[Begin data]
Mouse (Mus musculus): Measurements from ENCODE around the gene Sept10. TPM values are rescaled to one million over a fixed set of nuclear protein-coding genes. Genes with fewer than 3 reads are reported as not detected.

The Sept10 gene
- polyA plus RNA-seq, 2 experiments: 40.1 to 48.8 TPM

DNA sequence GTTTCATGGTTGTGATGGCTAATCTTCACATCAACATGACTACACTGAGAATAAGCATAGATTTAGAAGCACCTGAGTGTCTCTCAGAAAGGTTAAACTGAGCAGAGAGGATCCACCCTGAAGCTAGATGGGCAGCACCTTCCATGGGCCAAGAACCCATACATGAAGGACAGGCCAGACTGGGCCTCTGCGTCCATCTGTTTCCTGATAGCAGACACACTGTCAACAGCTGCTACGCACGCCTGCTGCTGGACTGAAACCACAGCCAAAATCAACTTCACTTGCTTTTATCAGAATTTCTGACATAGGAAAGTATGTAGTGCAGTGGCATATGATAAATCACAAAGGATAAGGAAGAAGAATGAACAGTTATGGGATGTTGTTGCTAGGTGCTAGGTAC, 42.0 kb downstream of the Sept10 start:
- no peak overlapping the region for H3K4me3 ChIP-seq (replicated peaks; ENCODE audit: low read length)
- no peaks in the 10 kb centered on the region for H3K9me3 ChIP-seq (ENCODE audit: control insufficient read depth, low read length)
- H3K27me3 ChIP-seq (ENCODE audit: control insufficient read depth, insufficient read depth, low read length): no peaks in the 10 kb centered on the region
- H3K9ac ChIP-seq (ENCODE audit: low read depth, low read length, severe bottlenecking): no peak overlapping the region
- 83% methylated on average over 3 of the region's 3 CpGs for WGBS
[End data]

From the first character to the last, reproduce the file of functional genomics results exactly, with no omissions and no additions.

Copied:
Mouse (Mus musculus): Measurements from ENCODE around the gene Sept10. TPM values are rescaled to one million over a fixed set of nuclear protein-coding genes. Genes with fewer than 3 reads are reported as not detected.

The Sept10 gene
- polyA plus RNA-seq, 2 experiments: 40.1 to 48.8 TPM

DNA sequence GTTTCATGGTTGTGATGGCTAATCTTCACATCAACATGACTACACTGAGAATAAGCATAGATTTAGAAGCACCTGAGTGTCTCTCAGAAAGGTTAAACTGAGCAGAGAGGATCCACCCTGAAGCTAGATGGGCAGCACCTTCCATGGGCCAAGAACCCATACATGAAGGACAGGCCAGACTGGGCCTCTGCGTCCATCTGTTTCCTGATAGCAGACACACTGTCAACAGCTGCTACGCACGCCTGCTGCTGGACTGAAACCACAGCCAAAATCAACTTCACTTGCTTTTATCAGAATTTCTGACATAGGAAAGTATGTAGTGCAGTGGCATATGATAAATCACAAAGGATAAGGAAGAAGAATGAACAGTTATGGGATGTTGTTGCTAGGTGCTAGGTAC, 42.0 kb downstream of the Sept10 start:
- no peak overlapping the region for H3K4me3 ChIP-seq (replicated peaks; ENCODE audit: low read length)
- no peaks in the 10 kb centered on the region for H3K9me3 ChIP-seq (ENCODE audit: control insufficient read depth, low read length)
- H3K27me3 ChIP-seq (ENCODE audit: control insufficient read depth, insufficient read depth, low read length): no peaks in the 10 kb centered on the region
- H3K9ac ChIP-seq (ENCODE audit: low read depth, low read length, severe bottlenecking): no peak overlapping the region
- 83% methylated on average over 3 of the region's 3 CpGs for WGBS